What I do have is a complex relationship with masking – which I want to be honest and hopefully nuanced about. Stigma exists, often we don’t have a choice (those of us who’ve learned masking as an adaptation). For myself as a bilingual person, I have come to think of masking as a bilingualism wrought by the necessity of living between worlds with different cultures.
I hope to write more about masking and caring as my situation evolves.
But unmasking means changing habits and changing thought patterns too. Unmasking means I can begin to find my own contours and stay me shaped for longer. This makes it easier to locate myself if I have to mask. I can recover more quickly too.
Perhaps the main impediment to autistic leadership is not that we must design it in our own image from first principles (though this is true as all existing visible models are allistic) – it is rather that we are not yet believed in as leaders.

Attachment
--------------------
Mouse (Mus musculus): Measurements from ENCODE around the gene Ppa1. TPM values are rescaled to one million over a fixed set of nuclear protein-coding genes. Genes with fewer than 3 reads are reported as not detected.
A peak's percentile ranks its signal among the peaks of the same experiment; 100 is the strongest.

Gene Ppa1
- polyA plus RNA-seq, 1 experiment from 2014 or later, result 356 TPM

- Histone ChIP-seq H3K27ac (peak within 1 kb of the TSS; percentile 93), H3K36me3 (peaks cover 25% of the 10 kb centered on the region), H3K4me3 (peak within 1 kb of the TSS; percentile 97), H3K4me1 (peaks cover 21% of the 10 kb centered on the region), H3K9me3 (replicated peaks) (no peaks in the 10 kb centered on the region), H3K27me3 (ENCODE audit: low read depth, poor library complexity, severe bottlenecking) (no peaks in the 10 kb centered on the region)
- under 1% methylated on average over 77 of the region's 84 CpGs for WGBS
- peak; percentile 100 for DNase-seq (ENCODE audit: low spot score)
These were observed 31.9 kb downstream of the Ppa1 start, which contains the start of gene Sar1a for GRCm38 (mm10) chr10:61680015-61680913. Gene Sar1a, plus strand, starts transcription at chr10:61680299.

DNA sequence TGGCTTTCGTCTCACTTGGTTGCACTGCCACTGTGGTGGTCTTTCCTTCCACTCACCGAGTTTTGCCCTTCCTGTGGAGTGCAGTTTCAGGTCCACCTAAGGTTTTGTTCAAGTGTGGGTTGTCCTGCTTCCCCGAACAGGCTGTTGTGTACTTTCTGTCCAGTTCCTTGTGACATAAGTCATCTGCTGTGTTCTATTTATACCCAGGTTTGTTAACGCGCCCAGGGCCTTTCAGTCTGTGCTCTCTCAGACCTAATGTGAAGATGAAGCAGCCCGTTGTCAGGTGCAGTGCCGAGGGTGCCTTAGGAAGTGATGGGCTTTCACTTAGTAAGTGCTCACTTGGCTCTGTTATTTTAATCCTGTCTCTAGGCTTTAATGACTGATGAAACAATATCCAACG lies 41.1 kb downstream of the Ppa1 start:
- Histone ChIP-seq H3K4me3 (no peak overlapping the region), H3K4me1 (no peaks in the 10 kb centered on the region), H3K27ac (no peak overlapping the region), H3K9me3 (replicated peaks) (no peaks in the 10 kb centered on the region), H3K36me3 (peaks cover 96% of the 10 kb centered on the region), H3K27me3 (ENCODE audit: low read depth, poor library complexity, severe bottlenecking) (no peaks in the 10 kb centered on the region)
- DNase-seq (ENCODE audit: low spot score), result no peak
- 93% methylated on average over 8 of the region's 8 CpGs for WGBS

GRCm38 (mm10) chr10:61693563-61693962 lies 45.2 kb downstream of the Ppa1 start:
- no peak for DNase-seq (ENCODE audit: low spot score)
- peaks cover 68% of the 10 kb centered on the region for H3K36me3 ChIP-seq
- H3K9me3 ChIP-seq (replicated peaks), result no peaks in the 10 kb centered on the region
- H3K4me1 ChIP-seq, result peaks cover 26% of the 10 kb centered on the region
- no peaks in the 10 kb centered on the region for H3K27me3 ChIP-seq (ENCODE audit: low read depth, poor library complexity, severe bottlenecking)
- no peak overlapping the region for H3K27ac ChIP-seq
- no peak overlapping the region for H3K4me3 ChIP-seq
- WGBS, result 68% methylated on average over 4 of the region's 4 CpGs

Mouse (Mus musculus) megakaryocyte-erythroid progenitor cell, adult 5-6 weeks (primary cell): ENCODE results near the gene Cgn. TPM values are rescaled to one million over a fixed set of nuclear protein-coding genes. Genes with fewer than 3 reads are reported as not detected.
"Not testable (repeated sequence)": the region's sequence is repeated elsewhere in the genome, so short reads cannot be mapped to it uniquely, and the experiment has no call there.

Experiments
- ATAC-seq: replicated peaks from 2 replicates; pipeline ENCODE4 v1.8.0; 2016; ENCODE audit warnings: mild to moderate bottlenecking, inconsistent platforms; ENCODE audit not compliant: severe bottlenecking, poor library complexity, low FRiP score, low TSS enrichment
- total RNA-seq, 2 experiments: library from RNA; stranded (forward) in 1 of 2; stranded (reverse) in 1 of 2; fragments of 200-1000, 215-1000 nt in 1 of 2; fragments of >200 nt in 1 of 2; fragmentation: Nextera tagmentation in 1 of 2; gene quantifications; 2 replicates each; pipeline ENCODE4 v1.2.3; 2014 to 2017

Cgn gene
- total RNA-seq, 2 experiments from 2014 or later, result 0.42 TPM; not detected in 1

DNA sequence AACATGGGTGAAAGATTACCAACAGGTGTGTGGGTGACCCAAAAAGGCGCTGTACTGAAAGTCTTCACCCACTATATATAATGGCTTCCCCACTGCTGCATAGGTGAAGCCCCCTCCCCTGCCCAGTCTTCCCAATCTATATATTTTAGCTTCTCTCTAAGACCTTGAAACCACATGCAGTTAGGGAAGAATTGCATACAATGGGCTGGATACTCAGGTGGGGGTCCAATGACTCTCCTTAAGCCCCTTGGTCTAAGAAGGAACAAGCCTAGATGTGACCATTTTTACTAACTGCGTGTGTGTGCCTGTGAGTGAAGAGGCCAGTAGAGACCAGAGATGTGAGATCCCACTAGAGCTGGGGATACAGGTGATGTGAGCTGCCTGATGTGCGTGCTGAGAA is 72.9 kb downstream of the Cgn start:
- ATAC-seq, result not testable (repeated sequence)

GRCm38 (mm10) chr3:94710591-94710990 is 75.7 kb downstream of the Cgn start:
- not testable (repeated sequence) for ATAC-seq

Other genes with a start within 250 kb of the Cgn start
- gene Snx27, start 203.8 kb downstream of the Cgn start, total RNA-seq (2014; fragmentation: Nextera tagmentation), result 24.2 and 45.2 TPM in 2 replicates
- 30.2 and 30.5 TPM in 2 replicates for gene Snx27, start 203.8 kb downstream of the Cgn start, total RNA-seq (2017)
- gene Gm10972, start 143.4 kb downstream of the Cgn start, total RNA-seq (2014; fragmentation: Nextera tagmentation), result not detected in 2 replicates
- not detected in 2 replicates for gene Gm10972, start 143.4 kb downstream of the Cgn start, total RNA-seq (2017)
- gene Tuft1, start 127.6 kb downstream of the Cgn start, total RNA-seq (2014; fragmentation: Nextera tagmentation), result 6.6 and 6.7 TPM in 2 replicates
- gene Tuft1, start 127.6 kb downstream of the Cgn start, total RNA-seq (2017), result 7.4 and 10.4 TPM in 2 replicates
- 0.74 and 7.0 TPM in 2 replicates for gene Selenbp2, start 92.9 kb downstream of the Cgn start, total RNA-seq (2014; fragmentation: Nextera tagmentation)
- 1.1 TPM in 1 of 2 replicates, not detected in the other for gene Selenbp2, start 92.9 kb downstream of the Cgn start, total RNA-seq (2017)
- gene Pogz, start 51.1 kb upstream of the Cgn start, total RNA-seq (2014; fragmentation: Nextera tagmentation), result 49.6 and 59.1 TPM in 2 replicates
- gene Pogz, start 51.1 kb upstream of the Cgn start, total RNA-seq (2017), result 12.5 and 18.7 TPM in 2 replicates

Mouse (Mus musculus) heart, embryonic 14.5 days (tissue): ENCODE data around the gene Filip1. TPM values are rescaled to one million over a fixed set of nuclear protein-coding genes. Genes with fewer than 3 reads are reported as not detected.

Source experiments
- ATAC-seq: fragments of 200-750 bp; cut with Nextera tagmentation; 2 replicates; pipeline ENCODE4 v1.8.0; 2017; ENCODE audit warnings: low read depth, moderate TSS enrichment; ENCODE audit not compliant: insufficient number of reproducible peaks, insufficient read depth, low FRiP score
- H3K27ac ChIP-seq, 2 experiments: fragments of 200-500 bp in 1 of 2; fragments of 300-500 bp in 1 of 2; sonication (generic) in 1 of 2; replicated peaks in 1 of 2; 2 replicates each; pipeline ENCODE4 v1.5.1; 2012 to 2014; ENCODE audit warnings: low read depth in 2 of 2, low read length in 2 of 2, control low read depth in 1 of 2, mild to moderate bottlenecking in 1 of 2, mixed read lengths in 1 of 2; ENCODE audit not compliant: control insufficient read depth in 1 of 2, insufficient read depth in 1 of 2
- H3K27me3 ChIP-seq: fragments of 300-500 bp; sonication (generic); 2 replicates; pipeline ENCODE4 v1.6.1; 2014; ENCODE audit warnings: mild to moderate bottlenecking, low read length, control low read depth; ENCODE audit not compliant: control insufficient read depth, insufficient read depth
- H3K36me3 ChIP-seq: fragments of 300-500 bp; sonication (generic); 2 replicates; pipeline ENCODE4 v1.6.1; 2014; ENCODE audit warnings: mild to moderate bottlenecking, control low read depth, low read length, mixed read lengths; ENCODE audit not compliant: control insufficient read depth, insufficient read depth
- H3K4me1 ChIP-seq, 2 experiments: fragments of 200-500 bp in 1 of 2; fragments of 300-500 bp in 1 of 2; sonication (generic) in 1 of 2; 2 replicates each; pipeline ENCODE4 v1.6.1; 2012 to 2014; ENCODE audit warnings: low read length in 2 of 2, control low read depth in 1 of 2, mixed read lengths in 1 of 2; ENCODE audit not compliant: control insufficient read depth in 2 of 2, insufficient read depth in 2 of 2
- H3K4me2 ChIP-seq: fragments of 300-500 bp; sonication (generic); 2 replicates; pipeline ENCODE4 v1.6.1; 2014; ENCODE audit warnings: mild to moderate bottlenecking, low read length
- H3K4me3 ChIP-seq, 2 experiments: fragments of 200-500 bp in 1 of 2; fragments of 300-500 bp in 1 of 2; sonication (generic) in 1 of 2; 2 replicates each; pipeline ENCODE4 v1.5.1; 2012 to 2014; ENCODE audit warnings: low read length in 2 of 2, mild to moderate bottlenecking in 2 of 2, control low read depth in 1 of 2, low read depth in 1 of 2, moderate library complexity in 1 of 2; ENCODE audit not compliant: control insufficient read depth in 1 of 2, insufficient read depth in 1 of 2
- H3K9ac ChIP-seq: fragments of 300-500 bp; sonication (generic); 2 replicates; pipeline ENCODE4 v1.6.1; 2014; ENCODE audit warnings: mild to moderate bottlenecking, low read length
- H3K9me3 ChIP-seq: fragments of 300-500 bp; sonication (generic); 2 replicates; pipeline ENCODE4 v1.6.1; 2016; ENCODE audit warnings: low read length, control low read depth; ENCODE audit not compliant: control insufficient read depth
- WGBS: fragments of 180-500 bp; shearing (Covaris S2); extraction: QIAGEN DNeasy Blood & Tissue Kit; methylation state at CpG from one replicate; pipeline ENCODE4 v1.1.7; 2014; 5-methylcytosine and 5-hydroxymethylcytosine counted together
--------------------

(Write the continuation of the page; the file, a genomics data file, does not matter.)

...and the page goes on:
This is what has to change in a wider sense, so that we can be freed to make our leadership models and create the support networks to sustain them.
Returning to the differences in processing with which I began my piece, it seems to me that as NT move speedily onwards to the next person and the next opportunity they may fail to notice many examples of autistic kindness.
What an unfortunate processing deficit that would turn out to be.
Yes, yes, yes…okay, okay. Alright. I boil washed another jumper! It’s becoming a thing – a metaphorical thing. This post is about access and exclusion. It’s about a stripy jumper made out of scratchy wool that doesn’t fit. Like that awful Xmas gift (that keeps on itching) – you really don’t want it but you haveContinue reading “When only autism will do.”
You will always get fakers and trolls. Self-diagnosis is not to blame for this and this ‘benefits cheats’ argument is frankly as thin as the hairs on my head. A minority of people may abuse the opportunity to self-diagnose, but guess what? You can fake an ‘official’ diagnosis too.